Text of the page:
Paris is investing in a major upgrade of its nuclear deterrent force through 2030, with plans to modernize cut//the nation’s strategic submarine and aircraft fleets, missiles, warheads, communications networks and production facilities.

Since the end of the Cold War, France has roughly halved its nuclear arsenal and eliminated the option to conduct land-based strikes. It now has 300 warheads in its stockpile.

Despite reductions in other areas of its annual €31.4 billion ($41 billion) defense budget, the new six-year spending plan reaffirms the nation’s long-standing policy of deterrence and the general makeup of its //Frenchnuclear forces, which include four Le Triomphant-class Sous-marin Nucleaire Lanceur d’Engins (SNLE) submarines equipped with M51 ballistic missiles and two squadrons of fighter/bomber squadrons comprising Mirage 2000N and Rafale F3 fighter/bombers carrying nuclear-tipped air-to-ground missiles.

Between 2014-2019, France will spend more than €23 billion ($31 billion) to continue modernizing its air- and sea-based nuclear force components while preparing for the next generation of strike capabilities. In 2014, the navy will update strategic installations and continue modernizing its nuclear-powered ballistic-missile submarines while French shipbuilder DCNS begins design work on a third-generation vessel, the SNLE 3G. At the same time, M51 prime contractor EADS Astrium will start development of a future version of the missile.

Also next year, funding will continue for ///France will continue to fund the midlife upgrade of an advanced variant of MBDA’s Air-Sol Moyenne Portee (ASMPA) standoff missile, while technology studies begin for its successor. The French air force also will renew its fleet of aging Lockheed Martin C-135FR refueling tankers, starting with the purchase of new Airbus Military Multirole Tanker Transport ///(MRTT) aircraft///planes, the first two of which are to be delivered before the end of the decade. In addition, the first twin-seat Rafales designed to replace the Mirage 2000Ns will be delivered in 2014.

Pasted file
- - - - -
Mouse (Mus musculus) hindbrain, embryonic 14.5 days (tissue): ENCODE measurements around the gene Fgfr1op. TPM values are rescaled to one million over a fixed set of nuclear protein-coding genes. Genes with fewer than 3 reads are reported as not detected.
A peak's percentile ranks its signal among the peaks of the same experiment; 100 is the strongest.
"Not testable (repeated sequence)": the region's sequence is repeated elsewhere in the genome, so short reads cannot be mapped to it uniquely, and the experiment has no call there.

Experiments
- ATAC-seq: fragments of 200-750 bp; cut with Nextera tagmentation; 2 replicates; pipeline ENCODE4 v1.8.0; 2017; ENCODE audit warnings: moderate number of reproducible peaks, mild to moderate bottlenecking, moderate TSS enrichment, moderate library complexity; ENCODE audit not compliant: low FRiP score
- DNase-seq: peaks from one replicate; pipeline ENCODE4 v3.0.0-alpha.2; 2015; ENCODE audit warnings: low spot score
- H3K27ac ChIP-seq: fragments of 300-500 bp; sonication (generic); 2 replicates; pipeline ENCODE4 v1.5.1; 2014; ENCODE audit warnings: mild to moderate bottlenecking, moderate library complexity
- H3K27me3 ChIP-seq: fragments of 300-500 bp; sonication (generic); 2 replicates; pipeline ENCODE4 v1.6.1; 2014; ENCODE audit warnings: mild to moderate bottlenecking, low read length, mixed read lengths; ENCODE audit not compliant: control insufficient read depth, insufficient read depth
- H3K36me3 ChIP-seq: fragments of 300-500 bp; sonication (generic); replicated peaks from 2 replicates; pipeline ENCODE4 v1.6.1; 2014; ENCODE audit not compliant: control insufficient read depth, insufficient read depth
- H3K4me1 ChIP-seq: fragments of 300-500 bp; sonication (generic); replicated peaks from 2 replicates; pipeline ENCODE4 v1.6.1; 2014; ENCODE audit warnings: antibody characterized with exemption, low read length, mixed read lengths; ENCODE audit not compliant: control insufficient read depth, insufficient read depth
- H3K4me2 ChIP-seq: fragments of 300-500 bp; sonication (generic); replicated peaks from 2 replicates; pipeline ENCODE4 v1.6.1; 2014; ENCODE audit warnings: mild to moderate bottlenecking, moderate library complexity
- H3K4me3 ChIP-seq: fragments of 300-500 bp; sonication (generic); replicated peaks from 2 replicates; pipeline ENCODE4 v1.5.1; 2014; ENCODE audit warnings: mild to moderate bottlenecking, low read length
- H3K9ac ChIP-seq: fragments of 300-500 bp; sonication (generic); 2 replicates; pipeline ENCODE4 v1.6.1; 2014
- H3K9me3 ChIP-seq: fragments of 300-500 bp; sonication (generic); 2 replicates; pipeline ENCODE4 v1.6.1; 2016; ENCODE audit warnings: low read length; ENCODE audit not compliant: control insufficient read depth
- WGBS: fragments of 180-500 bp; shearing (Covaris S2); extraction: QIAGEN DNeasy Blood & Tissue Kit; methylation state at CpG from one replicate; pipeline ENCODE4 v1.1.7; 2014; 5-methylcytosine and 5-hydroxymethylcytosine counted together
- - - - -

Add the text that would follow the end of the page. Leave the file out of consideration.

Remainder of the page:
The French also are developing new warheads for both sea-//launched and air-launched missiles: the Tete Nucleaire Aeroportee, a warhead //outfitted on the ASMPA; and the Tete Nucleaire Oceanique, designed for the M51.

Moreover, France will renovate communications infrastructure, mainly for long-range networks, which will be hardened for both the air and sea components. The defense ministry also will continue funding the €3 billion Laser Megajoule (MJ) project, an inertial confinement-fusion device being built by France’s nuclear energy agency. Similar to the U.S. National Ignition Facility that studies thermonuclear processes, the laser is expected to deliver 1.8 MJ of energy and will be used to refine fusion calculations for nuclear weapons when it enters service in late ///at the end of 2014.

Under its proposed military program law spanning ///the period 2014-19, France is budgeting between about €4 billion a year for maintaining its ///the nation’s strategic deterrent. In ///Duringthat time, the country expects to spend 23% of its €102 billion defense equipment budget on nuclear force capabilities, cut//an amount that represents a 30% increase over the military’s previous five-year budget in 2009-13.